Let’s say the unofficial motto of this column: I could have sworn this was on a previous list. Annie Get Your Gun (1950) is one of those musicals I worry I’ll enjoy. It’s a Technicolor musical Western starring Betty Hutton as Wild West sharpshooter Annie Oakley. Now, the last time I watched a movie about Oakley it was the less than stellar dramatic feature starring Barbara Stanwyck. As for Hutton I’ve only watched her in one previous film which I thoroughly enjoyed: The Miracle of Morgan’s Creek (1944). Hutton stars opposite Howard Keel whose movies I enjoy in terms of making fun of how serious his characters are. This one is going to be great or terrible, but I’m eager to wear my cowboy hat and don my six-shooter for it. Annie Get Your Gun airs March 15th at 8pm.


Speaking of a movie tailor-made for me…I first heard about Ziegfeld Girl (1941) from Cameron Howard in a ClassicFlix article. The film stars a trio of beauties – Judy Garland, Lana Turner and Hedy Lamarr – as young girls with aspirations of being in the Ziegfeld Follies. Think of Barbra Streisand in Funny Girl (1968) if she looked like Marilyn Monroe! I’ve heard this is an opulent musical with some weird performances. At its heart it’s nothing more than a showcase for individual performers and I’m all for a vaudeville show masquerading as a serious film. You can meet a Ziegfeld Girl on March 16th at 3:30pm.


I had one last month so let’s keep the Jennifer Jones train rolling. I’ve been fascinated with Cluny Brown (1946) after hearing Quentin Tarantino reference it in a film once. That, coupled with the fact it’s unavailable on home video and it’s become my new Holy Grail. The premise, though, is somewhat less than regal: A servant girl’s passion for plumbing shocks London society. It’s said the premise is meant as a satirical jab at London society, but I’m more interested in the idea of Jones playing a plumber! The film is directed by the famed Ernst Lubitsch so that could explain a lot. Enjoy the wackiness that is Cluny Brown on March 19th at 8pm.


I try to spread the love and not pick multiple films airing the same day, but I just couldn’t pass up another Lubitsch film. Bluebeard’s Eighth Wife (1938) stars Gary Cooper as the titular Bluebeard looking for the eponymous eighth wife played by Claudette Colbert. I had no idea Colbert and Cooper even starred in a film together and the appeal of their pairing is intriguing to me. Also, the whole Bluebeard mythos has always focused on the horror elements of a man murdering his wife; I doubt this film is similar, but maybe it is? Meet Bluebeard’s Eighth Wife on March 19th at 10pm.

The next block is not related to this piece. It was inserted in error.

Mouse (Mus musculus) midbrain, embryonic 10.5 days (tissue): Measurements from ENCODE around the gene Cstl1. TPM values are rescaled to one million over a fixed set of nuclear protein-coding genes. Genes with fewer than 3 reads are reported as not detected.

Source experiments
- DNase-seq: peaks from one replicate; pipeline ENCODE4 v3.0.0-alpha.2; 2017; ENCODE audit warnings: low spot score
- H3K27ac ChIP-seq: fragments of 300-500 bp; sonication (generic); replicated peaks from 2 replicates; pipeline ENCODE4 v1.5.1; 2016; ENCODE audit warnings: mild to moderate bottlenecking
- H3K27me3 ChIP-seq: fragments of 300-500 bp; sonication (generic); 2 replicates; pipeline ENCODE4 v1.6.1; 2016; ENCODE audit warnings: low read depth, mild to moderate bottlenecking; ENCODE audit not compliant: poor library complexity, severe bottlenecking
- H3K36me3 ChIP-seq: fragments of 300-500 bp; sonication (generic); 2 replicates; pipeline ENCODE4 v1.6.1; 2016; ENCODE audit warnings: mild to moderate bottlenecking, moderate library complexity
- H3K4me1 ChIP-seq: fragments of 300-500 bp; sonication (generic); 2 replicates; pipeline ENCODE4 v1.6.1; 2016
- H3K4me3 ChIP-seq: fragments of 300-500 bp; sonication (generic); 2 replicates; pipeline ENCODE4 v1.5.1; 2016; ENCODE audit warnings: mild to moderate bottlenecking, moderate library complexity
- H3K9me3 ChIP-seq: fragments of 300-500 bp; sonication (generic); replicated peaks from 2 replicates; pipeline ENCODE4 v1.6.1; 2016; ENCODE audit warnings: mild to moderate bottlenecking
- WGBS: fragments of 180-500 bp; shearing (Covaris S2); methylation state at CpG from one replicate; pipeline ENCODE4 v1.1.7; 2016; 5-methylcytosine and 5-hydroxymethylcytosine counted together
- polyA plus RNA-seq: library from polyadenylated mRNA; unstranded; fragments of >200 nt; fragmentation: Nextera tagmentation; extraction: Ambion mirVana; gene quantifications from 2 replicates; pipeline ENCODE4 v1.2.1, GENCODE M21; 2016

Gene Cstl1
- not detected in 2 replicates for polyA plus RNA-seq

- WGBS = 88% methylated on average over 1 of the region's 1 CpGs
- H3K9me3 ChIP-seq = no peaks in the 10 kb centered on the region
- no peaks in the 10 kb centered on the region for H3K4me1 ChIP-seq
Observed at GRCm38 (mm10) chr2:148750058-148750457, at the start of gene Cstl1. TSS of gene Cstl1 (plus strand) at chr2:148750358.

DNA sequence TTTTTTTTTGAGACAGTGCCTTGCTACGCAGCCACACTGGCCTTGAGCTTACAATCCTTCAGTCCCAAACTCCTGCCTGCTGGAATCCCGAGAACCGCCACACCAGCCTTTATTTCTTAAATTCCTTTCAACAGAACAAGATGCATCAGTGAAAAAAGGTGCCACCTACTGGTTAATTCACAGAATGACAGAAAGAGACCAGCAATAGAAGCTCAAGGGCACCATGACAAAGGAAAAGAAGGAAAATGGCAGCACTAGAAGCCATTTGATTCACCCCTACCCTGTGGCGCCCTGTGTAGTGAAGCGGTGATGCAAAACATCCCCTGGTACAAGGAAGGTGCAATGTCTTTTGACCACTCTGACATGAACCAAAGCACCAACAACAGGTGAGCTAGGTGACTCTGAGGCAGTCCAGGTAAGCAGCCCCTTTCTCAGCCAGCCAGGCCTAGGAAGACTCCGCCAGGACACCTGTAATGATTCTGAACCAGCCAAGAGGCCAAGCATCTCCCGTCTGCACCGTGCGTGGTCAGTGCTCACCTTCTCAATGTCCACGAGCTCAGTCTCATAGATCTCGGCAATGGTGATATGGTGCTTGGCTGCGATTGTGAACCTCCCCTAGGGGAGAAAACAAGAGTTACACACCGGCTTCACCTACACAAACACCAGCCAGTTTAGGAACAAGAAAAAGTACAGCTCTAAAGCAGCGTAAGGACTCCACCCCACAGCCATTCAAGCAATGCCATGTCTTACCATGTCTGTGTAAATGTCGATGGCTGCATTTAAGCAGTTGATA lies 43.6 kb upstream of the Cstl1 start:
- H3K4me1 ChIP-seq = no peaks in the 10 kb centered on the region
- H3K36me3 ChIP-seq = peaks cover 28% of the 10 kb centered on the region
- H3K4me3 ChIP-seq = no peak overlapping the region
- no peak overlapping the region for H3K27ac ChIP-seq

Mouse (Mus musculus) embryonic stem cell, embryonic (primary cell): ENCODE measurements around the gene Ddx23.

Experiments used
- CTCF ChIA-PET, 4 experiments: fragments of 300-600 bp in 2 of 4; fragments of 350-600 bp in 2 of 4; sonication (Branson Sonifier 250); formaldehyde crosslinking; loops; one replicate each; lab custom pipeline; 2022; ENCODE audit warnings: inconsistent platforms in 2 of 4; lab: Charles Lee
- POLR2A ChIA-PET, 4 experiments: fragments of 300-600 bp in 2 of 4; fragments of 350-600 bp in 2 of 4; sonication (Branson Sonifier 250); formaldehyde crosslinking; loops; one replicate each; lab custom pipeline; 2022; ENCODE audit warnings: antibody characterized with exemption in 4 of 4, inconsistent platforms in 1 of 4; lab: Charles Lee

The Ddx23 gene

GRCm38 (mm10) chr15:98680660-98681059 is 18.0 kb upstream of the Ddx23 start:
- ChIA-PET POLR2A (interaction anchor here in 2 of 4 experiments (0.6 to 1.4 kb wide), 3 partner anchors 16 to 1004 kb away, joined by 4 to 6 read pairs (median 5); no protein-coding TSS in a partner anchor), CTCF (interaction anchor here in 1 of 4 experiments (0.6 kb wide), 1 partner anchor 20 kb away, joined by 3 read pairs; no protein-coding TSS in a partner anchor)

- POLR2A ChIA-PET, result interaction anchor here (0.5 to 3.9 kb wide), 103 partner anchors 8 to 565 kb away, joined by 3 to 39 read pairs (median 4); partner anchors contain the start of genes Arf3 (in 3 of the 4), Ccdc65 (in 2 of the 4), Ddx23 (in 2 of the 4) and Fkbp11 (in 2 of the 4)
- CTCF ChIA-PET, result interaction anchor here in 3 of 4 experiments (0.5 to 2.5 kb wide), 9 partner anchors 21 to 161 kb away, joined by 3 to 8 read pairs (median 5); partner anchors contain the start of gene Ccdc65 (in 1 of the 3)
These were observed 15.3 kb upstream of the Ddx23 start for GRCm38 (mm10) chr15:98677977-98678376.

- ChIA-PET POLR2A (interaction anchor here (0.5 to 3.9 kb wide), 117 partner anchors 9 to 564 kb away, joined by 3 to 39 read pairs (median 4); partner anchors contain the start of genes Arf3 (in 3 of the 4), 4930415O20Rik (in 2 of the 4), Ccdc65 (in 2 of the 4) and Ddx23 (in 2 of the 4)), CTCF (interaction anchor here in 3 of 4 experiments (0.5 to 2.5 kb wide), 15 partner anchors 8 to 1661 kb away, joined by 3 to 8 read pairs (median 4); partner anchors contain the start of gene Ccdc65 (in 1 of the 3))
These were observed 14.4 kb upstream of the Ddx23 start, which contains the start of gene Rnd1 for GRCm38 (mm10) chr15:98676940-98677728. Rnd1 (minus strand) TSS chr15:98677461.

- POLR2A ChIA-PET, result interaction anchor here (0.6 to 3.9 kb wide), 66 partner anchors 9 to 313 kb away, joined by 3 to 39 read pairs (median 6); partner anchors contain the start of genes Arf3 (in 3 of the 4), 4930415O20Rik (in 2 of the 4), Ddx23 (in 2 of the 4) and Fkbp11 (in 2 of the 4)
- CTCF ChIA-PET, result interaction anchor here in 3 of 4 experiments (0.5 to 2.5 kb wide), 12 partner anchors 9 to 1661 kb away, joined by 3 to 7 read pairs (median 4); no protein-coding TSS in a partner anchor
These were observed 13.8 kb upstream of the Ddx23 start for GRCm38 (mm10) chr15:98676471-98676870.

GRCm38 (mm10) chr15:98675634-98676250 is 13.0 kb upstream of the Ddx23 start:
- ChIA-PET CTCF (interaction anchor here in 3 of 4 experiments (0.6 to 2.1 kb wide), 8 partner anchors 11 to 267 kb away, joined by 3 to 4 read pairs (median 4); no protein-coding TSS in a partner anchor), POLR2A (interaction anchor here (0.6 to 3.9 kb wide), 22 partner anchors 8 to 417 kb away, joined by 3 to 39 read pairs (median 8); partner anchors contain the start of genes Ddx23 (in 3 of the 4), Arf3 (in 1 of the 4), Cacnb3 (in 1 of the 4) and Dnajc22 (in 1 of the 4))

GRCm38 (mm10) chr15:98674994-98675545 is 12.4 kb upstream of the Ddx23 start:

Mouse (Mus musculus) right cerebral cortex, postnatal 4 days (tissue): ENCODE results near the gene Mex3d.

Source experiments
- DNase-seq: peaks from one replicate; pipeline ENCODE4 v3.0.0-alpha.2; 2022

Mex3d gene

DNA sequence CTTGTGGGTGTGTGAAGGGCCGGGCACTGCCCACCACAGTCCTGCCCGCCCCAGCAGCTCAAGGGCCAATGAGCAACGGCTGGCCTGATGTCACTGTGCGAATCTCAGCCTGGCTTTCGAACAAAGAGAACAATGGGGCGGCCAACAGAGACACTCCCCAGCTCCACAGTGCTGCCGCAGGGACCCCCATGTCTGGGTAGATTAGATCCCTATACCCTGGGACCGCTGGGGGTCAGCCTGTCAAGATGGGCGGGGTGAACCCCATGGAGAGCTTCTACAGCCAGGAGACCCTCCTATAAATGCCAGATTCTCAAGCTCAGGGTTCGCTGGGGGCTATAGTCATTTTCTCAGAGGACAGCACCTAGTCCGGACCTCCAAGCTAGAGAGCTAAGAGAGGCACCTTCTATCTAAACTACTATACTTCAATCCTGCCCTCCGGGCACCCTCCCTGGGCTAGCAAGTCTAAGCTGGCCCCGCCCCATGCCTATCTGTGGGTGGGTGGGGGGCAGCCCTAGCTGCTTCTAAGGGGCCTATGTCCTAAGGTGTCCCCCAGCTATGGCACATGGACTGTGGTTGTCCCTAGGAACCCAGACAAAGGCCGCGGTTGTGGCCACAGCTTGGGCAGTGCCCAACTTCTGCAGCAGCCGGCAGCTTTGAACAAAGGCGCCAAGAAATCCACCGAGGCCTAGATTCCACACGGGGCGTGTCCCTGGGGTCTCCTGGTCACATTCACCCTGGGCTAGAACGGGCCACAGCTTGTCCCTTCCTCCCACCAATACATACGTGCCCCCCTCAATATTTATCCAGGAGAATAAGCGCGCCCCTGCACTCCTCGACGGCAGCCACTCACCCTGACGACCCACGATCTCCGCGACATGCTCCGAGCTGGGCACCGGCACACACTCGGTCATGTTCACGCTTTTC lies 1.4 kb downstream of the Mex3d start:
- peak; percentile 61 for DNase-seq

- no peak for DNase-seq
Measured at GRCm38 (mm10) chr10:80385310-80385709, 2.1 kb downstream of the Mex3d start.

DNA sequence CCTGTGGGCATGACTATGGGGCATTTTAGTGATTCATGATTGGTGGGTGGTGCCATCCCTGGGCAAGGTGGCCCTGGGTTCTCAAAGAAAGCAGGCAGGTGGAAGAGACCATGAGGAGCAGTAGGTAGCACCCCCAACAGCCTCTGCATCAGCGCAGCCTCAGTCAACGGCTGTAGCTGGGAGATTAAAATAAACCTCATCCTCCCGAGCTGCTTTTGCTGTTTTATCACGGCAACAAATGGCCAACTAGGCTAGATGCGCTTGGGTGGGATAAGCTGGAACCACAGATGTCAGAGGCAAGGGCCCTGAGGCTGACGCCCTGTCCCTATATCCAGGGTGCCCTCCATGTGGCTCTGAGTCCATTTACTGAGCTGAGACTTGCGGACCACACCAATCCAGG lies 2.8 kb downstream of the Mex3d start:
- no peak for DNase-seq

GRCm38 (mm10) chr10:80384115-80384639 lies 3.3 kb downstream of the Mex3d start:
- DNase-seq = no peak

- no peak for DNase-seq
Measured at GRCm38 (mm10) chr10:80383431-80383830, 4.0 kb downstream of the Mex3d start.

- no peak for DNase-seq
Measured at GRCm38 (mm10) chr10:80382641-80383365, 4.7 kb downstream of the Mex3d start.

TCM is devoting their Sunday mornings to a noir-themed series called Noir Alley…this isn’t a part of that series but I figured I should at least include one noir. Point Blank (1967) is oft-considered one of the best in the genre, and with a cast that includes Lee Marvin, Angie Dickinson and Keenan Wynn I can’t blame them. Marvin plays a gangster who plans an elaborate scheme of revenge against his philandering wife. Some of the best noirs are really about domestic dramas at heart. Point Blank airs March 22nd at 1:30am.


Image result for the bad seed 1956

TCM goes bad on March 22nd with a trio of titles starring nasty women (and girls). Patty McCormack is a blonde ball of evil as The Bad Seed (1956) at 7am. Then, Joan Crawford can’t control her wayward daughter in Mildred Pierce (1945) at 9:30am. And finally, Ingrid Bergman believes she’s going mad in Gaslight (1944) at 11:30am.


TCM Top Twelve


Kristen Lopez View All

A freelance film critic whose work fuels the Rotten Tomatoes meter. I've been published on The Hollywood Reporter, Remezcla, and The Daily Beast. I've been featured in the L.A. Times. I currently run two podcasts, Citizen Dame and Ticklish Business.

4 thoughts on “The TCM Top 10 For March Leave a comment

  1. Barbara Stanwyck and George Brent are one of my favourite screen teams. However, the sexual history they share, and as commented on by her sister Geraldine Fitzgerald, is a bit problematic and takes away from an otherwise interesting story. I’ll be interested in your take on the movie.